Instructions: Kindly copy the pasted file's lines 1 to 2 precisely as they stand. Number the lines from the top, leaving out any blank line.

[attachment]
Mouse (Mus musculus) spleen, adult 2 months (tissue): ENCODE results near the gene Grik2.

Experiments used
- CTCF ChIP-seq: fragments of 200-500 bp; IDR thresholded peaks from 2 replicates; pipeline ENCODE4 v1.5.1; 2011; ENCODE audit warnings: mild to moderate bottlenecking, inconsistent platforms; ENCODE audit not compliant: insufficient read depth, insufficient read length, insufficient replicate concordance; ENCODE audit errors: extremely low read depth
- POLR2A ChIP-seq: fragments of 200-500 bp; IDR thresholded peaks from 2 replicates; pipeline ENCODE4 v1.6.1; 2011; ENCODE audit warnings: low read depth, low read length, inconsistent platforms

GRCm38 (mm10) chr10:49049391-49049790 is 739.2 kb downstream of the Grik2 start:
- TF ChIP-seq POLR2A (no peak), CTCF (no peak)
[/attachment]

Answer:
Mouse (Mus musculus) spleen, adult 2 months (tissue): ENCODE results near the gene Grik2.

Experiments used